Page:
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Updated: June 2, 2012 15:46 IST

Myriad hues

Jai Arjun Singh
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A playful aesthetic sense fills each page of this book.

The publishing house Blaft has earned a cult following for its offbeat choices, high production quality and an inventiveness that is just right for its material. If you're familiar with their earlier work — notably the Tamil Pulp Fiction anthologies and the picture book Kumari Loves a Monster — it will come as no surprise that the comics anthology The Obliterary Journal (co-published with Tranquebar) is a good-looking book that establishes a playful aesthetic sense right at the outset.

“The Table of Contents” is a wall mural done by a Chennai-based artist who gets a credit at the end, and there is an amusing two-page foreword in which three pictorial symbols discuss the need to “obliterate” text-driven literature. (Of course, they are then branded “infidels” and destroyed by angry alphabets. It's enough to make one feel guilty about attempting a text review of this book!)

A strident view of things has it that an anthology is only as good as its weakest link. I don't subscribe to this — two or three brilliant pieces and a few good ones can give a book abiding value. The 20 pieces in The Obliterary Journal represent a fine array of drawing styles, themes and ideas; the techniques range from atmospheric black-and-white charcoal images to brightly coloured comics to classic manga; and there is usually something to appreciate in even the hit-and-miss inclusions.

A few of my favourites

Since it isn't possible to write comprehensively about them all in limited space, I'll mention some of my favourites. In “Memories of the Nayagarh Incident”, the Oriya style of pata chitra is employed for a straight-faced account of extraterrestrial sightings in Orissa in 1947 (among the depictions are a “yantra-purusha” with pincer-like hands and a space-suit wearing alien raising its palm in the “ashirvad stance”).

Somdutt Sarkar brings visual life to mathematics problems posed by Bhaskaracharya in the 12th century. (“Arjuna used four times the square root of the number of arrows to kill off all Karna's horses... How many did he shoot in all?”)

The excerpt from “The Hyderabad Graphic Novel” (an ambitious project about the city's history, written by Jai Undurti and intricately drawn by Harsh Mohan Chattoraj) reminded me of passages from the great Alan Moore-Eddie Campbell comic “From Hell”.

And Amitabh Kumar's piece (which obliterates text in its own way by having a title made up not of words but a symbol — an image of a plane inside a bisected heart) is a stark, minimalist tale about an ill-fated goat on a gruesome journey. There isn't a rigid emphasis on storytelling or on narratives: Two of the most enjoyable pieces here are really collections of individual artwork that come together under an overriding theme. “One Dozen Dangerous Food Items” (written by Rashmi Ruth Devadasan, drawn by B. Anitha) includes droll drawings and text featuring such characters as a kleptomaniac okra named “Villain Vendakkai” and the gruesome gourd “Psycho Sorakkai”.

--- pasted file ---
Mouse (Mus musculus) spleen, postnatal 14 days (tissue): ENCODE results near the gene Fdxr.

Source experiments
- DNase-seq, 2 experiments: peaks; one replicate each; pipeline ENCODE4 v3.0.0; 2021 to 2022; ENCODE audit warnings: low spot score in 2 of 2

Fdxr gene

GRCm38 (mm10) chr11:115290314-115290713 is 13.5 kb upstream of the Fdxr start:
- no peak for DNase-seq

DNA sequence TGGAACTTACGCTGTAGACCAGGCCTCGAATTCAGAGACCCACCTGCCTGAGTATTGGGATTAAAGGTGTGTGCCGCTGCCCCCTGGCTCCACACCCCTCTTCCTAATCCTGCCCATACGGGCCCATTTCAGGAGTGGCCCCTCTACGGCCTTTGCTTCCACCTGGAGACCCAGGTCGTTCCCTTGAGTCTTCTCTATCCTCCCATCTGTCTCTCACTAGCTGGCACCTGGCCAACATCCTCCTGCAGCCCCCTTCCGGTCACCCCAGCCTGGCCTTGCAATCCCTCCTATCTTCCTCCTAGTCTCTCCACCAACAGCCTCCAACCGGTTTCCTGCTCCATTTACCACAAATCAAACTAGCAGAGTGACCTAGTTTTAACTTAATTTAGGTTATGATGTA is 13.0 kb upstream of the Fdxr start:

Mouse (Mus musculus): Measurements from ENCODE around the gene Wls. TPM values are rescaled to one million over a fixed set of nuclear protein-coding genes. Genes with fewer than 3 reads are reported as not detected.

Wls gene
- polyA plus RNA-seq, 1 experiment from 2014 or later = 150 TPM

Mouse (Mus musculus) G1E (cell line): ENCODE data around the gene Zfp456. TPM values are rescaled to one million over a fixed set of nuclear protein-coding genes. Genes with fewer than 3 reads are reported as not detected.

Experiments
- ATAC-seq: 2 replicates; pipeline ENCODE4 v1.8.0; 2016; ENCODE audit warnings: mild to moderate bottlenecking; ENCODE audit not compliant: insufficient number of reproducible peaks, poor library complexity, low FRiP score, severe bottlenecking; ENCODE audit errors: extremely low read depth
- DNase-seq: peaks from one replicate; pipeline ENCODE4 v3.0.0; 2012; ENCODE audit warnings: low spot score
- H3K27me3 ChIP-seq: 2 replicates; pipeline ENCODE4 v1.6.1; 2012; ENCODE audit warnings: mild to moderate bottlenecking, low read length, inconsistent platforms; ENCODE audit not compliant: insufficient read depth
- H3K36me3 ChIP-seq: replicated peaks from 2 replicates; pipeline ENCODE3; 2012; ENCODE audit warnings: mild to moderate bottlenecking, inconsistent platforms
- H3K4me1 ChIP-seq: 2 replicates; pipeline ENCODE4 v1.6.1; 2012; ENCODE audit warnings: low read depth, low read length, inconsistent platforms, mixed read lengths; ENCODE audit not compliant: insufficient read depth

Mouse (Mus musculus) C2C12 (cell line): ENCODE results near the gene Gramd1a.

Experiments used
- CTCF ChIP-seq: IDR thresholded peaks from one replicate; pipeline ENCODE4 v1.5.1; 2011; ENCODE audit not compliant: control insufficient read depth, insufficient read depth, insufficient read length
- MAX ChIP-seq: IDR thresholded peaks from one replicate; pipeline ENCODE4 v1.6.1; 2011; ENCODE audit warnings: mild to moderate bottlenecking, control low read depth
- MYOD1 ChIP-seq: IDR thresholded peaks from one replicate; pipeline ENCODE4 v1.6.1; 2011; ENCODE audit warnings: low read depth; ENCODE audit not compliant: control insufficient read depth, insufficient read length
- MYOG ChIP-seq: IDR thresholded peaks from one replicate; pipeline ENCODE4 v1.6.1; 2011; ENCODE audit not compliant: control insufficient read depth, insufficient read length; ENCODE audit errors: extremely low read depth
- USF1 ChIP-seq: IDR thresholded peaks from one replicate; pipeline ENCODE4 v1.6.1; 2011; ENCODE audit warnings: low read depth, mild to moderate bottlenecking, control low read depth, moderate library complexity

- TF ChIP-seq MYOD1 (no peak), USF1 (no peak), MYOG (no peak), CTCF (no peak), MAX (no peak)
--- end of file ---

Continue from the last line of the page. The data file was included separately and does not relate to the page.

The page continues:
And “Twenty Three from the One Gross” (illustrated by Malavika P.C.) is made up of a series of imaginative juxtapositions (“Lemur rhymes with femur”; elephants wait on a helipad) that are hard to describe but pleasing to experience. Some of the simpler stories do experiment with form too. Bharath Murthy's “A Kovai Gay Story”, for instance, has an intriguingly meta-textual component: It begins with a panel where Blaft editor Rakesh Khanna commissions a story from an artist named Surendran, and ends with a close-up of Surendran's email account as he sends the final PDF (and we note that this gay man's chat status is set to “Invisible”).

Evocative shades

Marginalised figures also dominate Roney Devassia's “Karuna Bhavanam”, which presents conversations in an old-folks' home in austere black-and-white — or rather, in moody shades of grey. The content here is reportage-driven, but the drawings make these forgotten old people seem like ghostly figures, which is of course what they have become. I was less stirred by the inclusion of vehicle art — in “Autoraj”, about an enterprising Bangalorean rickshaw-driver — and pictures of street art from the tiny South American nation Suriname (which has a highly eclectic population including Bhojpuri and Javanese people).

These images make the book more colourful than it otherwise would have been (and several of the pictures are entertaining in their own right), but cut off from their context and confined to the pages of a print publication, they seem sapped of their vitality. A case can, therefore, be made that this collection is “too” diverse. Most (text-only) anthologies are built around a specific theme or the work of a single person, which carries appeal for a readership with specific tastes. But here, the only “peg” is visual storytelling, and this accommodates a huge range of pictorial work, placed at the service of many types of narratives (or anti-narratives). The ideal reader for this book, therefore, will be someone with hugely eclectic tastes — which is of good quality, of course, but also a rare one.

The Obliterary Journal, Blaft/Tranquebar, p.269, Rs. 695.

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